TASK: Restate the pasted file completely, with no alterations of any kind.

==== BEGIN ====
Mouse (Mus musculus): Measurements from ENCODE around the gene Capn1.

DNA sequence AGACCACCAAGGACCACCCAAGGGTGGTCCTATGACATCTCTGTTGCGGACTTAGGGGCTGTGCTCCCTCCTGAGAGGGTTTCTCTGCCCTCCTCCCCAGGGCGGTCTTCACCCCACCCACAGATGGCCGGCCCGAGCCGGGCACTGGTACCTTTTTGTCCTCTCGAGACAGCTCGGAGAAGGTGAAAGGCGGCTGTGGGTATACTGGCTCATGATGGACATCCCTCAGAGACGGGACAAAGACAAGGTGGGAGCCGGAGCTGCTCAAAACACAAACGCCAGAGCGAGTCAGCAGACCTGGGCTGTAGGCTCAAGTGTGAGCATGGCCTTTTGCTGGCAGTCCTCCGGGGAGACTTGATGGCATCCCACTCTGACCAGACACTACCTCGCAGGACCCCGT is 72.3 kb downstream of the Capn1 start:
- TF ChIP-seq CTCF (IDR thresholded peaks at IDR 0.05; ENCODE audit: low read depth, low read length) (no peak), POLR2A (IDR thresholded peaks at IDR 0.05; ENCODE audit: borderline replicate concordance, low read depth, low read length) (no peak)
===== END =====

Mouse (Mus musculus): Measurements from ENCODE around the gene Capn1.

DNA sequence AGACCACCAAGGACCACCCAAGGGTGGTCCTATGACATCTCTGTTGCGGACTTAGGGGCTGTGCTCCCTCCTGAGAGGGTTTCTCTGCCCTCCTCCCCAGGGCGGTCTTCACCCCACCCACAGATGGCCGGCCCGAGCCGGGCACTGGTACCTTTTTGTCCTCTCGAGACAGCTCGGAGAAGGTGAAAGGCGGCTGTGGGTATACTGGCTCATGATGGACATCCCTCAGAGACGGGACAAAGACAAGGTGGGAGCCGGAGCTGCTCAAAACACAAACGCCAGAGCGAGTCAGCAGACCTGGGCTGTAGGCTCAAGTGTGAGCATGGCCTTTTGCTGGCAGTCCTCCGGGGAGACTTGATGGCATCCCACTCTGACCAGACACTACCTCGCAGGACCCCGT is 72.3 kb downstream of the Capn1 start:
- TF ChIP-seq CTCF (IDR thresholded peaks at IDR 0.05; ENCODE audit: low read depth, low read length) (no peak), POLR2A (IDR thresholded peaks at IDR 0.05; ENCODE audit: borderline replicate concordance, low read depth, low read length) (no peak)